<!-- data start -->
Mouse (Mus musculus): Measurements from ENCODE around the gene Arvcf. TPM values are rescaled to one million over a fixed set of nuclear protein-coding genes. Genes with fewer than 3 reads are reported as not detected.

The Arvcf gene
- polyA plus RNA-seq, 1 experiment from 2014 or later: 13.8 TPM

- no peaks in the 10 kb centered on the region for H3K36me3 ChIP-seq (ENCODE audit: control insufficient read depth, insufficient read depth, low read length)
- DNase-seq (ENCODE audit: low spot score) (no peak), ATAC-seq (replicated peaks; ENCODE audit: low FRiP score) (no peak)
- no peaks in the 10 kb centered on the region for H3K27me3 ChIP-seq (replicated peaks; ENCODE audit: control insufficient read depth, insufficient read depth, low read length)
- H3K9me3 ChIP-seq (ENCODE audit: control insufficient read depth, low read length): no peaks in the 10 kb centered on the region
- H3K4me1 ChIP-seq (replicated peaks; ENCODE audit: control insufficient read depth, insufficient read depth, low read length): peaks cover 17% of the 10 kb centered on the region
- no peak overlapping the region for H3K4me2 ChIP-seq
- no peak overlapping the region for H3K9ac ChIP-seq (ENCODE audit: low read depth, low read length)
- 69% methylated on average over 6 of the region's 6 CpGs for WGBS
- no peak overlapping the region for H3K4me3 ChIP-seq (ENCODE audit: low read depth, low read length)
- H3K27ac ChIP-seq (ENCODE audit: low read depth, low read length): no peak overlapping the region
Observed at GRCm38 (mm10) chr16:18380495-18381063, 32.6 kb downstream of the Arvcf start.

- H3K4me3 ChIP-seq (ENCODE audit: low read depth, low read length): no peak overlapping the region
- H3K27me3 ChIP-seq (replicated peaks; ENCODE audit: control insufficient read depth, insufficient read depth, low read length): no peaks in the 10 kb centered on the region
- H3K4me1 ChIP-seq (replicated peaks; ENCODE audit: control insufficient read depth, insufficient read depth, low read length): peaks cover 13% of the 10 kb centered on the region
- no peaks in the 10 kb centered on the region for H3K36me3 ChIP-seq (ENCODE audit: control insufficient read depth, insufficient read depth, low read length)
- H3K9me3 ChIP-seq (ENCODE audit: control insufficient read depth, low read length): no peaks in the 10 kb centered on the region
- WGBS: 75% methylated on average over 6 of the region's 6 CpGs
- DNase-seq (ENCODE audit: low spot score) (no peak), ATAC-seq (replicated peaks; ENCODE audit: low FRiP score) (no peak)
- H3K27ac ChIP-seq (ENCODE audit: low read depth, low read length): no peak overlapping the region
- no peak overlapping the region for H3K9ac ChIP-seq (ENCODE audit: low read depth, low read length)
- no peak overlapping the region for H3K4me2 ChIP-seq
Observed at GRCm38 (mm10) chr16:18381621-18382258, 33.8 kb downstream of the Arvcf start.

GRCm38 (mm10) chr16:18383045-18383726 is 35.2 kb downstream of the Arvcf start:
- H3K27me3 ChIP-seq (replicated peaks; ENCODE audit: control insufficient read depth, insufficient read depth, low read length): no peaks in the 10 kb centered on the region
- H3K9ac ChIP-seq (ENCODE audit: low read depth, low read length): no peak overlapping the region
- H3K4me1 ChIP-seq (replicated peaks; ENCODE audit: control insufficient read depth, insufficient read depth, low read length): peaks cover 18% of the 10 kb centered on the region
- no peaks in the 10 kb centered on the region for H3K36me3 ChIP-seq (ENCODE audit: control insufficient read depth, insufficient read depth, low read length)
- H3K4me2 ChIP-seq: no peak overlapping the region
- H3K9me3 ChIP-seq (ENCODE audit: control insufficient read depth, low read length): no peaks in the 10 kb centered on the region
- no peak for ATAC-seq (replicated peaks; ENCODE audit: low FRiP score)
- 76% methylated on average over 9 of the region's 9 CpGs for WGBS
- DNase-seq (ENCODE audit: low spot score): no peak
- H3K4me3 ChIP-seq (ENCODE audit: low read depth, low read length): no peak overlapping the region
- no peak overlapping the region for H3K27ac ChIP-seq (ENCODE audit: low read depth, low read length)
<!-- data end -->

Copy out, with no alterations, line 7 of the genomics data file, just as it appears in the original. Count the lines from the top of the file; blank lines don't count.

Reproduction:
- H3K9me3 ChIP-seq (ENCODE audit: control insufficient read depth, low read length): no peaks in the 10 kb centered on the region